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In four verses (Romans 3:24, 3:26, 3:28, and 4:5) the apostle Paul used present tense verbs when describing justification. What makes this harder is all four are either infinitives or participles, which makes the function of the verb much harder to understand. I am looking for any insights these might have on the timing of justification, i.e. when does justification occur. My hope is not on how to translate the present tense of these verbs (as there a lot of tools to help with that), but on the meaning if any the present tense suggests.

Here are the verses in Greek, with the verbs I am looking for in bold (All taken from the 2005 Robinson Byzantine text):

Romans 3:24 24 δικαιούμενοι δωρεὰν τῇ αὐτοῦ χάριτι διὰ τῆς ἀπολυτρώσεως τῆς ἐν χριστῷ Ἰησοῦ

Romans 3:26 26 ἐν τῇ ἀνοχῇ τοῦ θεοῦ· πρὸς ἔνδειξιν τῆς δικαιοσύνης αὐτοῦ ἐν τῷ νῦν καιρῷ, εἰς τὸ εἶναι αὐτὸν δίκαιον καὶ δικαιοῦντα τὸν ἐκ πίστεως Ἰησοῦ.

Romans 3:28 28 Λογιζόμεθα οὖν πίστει δικαιοῦσθαι ἄνθρωπον, χωρὶς ἔργων νόμου.

Romans 4:5 5 Τῷ δὲ μὴ ἐργαζομένῳ, πιστεύοντι δὲ ἐπὶ τὸν δικαιοῦντα τὸν ἀσεβῆ, λογίζεται ἡ πίστις αὐτοῦ εἰς δικαιοσύνην

For the most part there are not any significant textual issues, although verse 26 adds an article in front of the word ἔνδειξις ("proof") and in verse 28 there is a replacement of the conjunction οὖν with the conjunction γὰρ, in the critical Greek texts.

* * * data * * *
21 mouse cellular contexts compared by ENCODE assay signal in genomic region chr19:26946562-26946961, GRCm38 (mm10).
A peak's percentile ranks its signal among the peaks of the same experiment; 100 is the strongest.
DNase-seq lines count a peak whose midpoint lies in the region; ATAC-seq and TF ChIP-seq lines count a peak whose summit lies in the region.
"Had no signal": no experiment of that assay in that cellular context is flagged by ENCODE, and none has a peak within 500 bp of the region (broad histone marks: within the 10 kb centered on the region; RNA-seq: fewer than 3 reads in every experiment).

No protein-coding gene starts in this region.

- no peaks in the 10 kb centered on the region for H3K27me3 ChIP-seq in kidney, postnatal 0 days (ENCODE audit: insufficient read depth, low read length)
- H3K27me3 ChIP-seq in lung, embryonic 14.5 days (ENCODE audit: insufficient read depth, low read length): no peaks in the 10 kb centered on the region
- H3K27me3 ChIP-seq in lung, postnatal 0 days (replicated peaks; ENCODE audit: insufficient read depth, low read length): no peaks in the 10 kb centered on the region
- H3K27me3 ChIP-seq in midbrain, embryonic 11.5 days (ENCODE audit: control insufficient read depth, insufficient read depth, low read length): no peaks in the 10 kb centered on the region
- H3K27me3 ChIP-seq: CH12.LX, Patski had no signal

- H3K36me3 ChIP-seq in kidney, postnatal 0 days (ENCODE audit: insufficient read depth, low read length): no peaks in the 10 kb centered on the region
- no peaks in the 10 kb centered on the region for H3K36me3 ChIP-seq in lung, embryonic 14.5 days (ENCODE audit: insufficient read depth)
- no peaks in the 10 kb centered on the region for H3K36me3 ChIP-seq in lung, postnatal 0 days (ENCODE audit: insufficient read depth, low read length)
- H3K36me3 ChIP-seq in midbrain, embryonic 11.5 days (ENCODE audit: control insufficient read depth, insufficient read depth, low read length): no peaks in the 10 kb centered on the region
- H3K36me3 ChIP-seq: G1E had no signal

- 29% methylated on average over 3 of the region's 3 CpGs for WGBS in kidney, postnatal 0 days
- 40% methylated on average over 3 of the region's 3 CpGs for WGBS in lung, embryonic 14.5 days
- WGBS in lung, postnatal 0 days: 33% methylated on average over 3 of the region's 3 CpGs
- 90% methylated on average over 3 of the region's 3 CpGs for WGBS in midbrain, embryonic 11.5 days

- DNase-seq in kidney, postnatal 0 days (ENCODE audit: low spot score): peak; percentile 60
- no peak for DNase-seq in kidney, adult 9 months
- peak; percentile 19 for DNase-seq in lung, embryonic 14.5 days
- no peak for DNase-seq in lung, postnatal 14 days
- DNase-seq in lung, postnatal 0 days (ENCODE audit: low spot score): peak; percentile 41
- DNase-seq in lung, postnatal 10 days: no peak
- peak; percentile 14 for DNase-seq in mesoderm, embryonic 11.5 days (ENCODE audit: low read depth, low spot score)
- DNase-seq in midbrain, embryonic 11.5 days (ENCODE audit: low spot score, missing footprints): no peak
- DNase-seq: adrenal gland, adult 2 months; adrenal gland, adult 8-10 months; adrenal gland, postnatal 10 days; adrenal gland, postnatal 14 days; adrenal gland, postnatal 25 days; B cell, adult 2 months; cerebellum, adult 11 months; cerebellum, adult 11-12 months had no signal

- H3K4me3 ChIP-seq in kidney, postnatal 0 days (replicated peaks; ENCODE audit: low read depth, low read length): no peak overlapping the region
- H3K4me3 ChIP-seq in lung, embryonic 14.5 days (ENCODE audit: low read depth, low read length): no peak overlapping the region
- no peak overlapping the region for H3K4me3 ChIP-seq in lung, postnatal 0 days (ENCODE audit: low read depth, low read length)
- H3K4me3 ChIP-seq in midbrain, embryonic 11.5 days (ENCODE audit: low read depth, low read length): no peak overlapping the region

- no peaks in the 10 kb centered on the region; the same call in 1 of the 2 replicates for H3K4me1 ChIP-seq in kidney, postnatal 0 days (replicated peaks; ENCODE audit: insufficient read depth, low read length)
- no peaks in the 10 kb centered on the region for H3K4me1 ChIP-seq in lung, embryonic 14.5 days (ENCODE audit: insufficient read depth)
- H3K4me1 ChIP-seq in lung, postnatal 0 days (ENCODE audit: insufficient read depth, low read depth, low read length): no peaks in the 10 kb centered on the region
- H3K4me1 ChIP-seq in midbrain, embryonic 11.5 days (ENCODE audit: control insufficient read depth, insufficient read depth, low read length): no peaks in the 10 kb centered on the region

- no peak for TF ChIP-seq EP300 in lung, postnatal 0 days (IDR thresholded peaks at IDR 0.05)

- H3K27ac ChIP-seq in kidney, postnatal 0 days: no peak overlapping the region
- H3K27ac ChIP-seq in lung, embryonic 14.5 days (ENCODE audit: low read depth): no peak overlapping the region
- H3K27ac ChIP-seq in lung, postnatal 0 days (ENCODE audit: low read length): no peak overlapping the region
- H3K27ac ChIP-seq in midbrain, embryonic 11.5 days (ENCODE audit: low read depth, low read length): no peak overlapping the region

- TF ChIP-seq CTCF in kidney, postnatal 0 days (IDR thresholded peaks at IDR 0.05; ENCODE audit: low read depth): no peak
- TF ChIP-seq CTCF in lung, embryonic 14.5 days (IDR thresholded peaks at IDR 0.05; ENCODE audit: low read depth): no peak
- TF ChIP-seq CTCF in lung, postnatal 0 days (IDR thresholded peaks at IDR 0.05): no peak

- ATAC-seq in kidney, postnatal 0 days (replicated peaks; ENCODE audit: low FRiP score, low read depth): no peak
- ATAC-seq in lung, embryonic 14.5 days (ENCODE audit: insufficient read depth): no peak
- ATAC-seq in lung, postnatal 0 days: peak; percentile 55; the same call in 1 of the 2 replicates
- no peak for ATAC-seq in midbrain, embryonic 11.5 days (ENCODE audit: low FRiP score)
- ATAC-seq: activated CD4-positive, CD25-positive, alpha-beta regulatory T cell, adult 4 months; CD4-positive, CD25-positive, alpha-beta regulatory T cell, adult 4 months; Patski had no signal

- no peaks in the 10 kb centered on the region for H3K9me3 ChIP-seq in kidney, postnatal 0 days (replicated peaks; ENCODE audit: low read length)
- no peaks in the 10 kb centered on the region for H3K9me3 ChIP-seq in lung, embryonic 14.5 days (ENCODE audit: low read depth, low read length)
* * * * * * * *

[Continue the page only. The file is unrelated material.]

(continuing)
Any thoughts on how these are related to reckoning (λογίζομαι) would also be greatly appreciated.

  • @ruminator I was hoping for something on the significance of the present tense as it relates to the timing of justification. – Ken Banks May 1 '18 at 23:51
  • I modified the first paragraph for clarity. I can see how you may have misunderstood my wording. Please let me know if that clears it up. Thanks. – Ruminator May 2 '18 at 0:34
  • Ken, maybe you should modify your question to make it clear what you are fishing for. – Ruminator May 4 '18 at 4:07
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I think in all cases the person is justified at the moment of believing. This seems to be the purpose of 4:5, leading into the quote from Psalm 32. Paul clearly connects the imputation of righteousness to the forgiveness of sin in Psalm 32, even though David doesn't mention the imputation of righteousness. That these two acts of God are coincident seems to be supported by 5:1, in which the imputation of righteousness has resulted in a new situation where we enjoy peace with God experientially now (i.e., already).